I agree that the current documentation and implementation are not 
inconsistent.  Implicit in my question was a concern about efficiency. 
I have been assuming that being allowed to write <=> methods that return 
   any number less than zero or any number greater than zero is more 
efficient than having to include the extra code to "clamp" those values 
to -1 and +1.

A simple benchmark is included.  It shows that it is about 25% faster to 
write a "loose" <=> method than a "strict" <=> method. (But only if the 
loose <=> method returns an Integer.  If it returns a Float, then the 
loose method is actually slower.)

Anyway, it is this efficiency issue that is at the root of my question.
Given that Ruby's documentation is not always really detailed, I 
wondered if the docs are really definitive here.  If it is actually 
legal to write a loose <=> method, it would be nice to know that!

     David

Benchmark code follows:
class Slow
   def initialize(x)
     @x = x
   end

   def value
     @x
   end

   def <=>(other)
     y = other.value
     if @x < y
       -1
     elsif @x > y
       1
     else
       0
     end
   end
end

class Fast
   def initialize(x)
     @x = x
   end

   def value
     @x
   end

   def <=>(other)
     other.value - @x
   end
end

f = []
s = []

100000.times do
   x = rand(100000)
   f << Fast.new(x)
   s << Slow.new(x)
end

require 'benchmark'
include Benchmark

bmbm(2) do |x|
   x.report("Fast") { f.sort }
   x.report("Slow") { s.sort }
end


------------------------------------------------
Here are the benchmark results on my aging Linux system:

Rehearsal ----------------------------------------
Fast   4.390000   0.000000   4.390000 (  4.403584)
Slow   5.640000   0.020000   5.660000 (  5.657363)
------------------------------ total: 10.050000sec

            user     system      total        real
Fast   4.020000   0.000000   4.020000 (  4.025188)
Slow   5.500000   0.000000   5.500000 (  5.503963)



Marte Raphael Y. Soliza wrote:
> I think there's nothing wrong with the implementation and documentation. 
> True, an erronous implementation of <=> will still work if this is the 
> implementation, but if we use exact comparisons such as == -1, 
> trichotomy might be broken. For example, if two comparable objects of 
> the same class, say a and b, are compared, and a is neither less than,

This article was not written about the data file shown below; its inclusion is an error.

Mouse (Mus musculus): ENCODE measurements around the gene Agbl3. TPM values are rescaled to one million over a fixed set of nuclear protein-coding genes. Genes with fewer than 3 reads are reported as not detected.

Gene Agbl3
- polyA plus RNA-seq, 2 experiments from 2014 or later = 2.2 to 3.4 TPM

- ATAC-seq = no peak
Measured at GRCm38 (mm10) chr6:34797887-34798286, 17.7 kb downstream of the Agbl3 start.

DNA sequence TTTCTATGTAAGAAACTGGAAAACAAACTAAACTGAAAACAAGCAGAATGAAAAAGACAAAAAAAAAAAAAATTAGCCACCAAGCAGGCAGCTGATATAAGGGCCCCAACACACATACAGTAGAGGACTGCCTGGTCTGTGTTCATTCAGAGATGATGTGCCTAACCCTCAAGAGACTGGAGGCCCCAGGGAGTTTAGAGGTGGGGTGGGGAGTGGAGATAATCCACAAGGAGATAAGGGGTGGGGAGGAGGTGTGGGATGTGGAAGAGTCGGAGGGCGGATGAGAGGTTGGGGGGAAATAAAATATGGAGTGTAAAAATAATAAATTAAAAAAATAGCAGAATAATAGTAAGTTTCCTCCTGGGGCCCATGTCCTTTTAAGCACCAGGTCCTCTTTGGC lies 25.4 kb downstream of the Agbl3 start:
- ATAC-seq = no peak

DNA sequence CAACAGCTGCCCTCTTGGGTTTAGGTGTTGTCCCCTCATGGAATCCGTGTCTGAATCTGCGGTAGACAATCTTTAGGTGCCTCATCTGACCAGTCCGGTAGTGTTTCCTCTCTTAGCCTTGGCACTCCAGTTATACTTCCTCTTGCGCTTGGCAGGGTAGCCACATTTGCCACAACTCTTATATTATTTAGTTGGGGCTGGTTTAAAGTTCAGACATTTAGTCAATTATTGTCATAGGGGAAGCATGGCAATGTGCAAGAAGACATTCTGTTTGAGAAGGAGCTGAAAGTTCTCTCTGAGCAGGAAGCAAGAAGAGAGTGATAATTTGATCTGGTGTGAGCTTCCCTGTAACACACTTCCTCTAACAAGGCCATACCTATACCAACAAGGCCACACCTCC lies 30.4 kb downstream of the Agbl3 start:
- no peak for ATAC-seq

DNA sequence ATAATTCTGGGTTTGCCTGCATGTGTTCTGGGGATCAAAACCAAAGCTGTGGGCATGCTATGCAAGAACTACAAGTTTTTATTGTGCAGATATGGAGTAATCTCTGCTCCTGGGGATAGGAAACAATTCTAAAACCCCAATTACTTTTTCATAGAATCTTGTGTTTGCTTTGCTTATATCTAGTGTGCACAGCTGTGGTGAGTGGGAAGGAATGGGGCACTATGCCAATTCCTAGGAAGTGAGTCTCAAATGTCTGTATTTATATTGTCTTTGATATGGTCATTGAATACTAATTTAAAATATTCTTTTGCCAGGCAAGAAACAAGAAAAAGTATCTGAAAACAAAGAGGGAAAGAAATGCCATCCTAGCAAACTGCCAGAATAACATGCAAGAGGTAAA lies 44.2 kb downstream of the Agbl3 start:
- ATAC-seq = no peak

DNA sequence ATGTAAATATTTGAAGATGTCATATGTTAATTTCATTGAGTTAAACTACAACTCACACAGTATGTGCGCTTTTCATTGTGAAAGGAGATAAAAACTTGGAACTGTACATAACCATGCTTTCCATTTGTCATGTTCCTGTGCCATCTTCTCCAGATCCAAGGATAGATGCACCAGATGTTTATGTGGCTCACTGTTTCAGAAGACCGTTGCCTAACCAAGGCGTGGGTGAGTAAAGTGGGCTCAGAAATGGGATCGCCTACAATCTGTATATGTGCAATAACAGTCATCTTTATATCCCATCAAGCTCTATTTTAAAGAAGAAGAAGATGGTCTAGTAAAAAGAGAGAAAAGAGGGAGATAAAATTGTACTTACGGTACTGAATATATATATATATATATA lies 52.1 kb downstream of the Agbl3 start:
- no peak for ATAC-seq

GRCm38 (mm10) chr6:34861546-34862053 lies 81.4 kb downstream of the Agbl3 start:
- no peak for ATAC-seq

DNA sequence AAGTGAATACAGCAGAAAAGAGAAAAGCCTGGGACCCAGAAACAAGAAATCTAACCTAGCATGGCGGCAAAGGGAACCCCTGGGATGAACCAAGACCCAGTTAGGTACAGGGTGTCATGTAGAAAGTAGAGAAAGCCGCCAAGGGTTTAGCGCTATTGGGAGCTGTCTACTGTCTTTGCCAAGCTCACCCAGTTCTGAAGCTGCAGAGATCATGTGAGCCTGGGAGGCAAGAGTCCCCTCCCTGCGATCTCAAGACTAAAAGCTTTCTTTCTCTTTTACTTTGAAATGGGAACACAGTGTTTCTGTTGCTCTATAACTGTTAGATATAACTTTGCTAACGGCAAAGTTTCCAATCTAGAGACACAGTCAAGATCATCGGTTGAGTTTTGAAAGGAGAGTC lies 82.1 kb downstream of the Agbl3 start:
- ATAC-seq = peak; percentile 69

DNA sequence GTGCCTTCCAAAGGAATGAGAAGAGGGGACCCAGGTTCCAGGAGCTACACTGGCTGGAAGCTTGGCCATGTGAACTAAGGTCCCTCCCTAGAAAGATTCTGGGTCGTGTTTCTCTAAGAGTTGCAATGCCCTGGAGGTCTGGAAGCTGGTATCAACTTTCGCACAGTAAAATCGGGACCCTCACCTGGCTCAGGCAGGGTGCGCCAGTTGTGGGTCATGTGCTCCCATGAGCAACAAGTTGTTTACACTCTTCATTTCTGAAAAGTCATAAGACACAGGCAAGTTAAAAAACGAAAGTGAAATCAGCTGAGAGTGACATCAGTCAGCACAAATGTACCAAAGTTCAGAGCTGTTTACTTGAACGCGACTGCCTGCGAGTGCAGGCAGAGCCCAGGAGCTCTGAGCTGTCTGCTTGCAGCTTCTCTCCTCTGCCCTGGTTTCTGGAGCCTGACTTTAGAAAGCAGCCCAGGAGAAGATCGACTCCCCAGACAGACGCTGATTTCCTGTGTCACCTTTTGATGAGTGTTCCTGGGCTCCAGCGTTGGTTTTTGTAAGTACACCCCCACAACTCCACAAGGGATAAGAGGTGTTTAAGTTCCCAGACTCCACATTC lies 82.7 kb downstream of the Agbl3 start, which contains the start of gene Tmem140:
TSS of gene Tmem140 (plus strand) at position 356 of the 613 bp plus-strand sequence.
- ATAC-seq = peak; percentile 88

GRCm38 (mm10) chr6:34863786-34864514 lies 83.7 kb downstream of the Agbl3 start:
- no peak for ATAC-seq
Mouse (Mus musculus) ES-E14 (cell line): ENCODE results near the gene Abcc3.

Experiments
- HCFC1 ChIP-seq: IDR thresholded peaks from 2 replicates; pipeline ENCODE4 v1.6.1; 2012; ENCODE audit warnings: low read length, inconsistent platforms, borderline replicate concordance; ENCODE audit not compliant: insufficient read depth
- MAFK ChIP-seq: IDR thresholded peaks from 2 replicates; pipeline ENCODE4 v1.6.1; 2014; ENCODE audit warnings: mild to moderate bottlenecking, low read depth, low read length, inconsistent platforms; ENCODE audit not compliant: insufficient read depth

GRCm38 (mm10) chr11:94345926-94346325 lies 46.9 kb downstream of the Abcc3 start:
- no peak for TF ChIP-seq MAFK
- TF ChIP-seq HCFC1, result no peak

> equal, nor greater than b, then what is the relationship of a to b? This 
> will give us a hint that the implementation of <=> is incorrect, and 
> that's good, but I believe it's better (and safer) to have a fallback. 
> If we throw an error that results from <=> returning a value other than 
> -1, 0, and 1, then it might have an impact to efficiency especially in 
> sorting huge array of values because we added an overhead of checking if 
> the value returned is correct.
> 
> On 4/1/07, *David Flanagan* <david / davidflanagan.com 
> <mailto:david / davidflanagan.com>> wrote:
> 
>     Replying to my own post...
> 
>     Let me add that the existing numeric <=> operators all do appear to
>     strictly return -1, 0, or +1.  That is, they don't simply return y-x to
>     compute a value less than, equal to, or greater than zero.  This would
>     argue that the current documentation of Comparable is correct, but that
>     the implementation is written so that it works even for broken <=>
>     operators.
> 
>     Anyway, I should say that it was probably presumptuous of me to assume
>     that the documentation is incorrect.  Everything I've seen in writing
>     says that <=> must return -1,0, or +1.  The implementation in compar.c
>     makes it appear that this is not the case, however. I was not able to
>     find any discussion of the return value of <=> in the ruby-talk
>     archives...
> 
> 
> 
> -- 
> "Life is unfair... but beautiful."
> Scarlette Krimson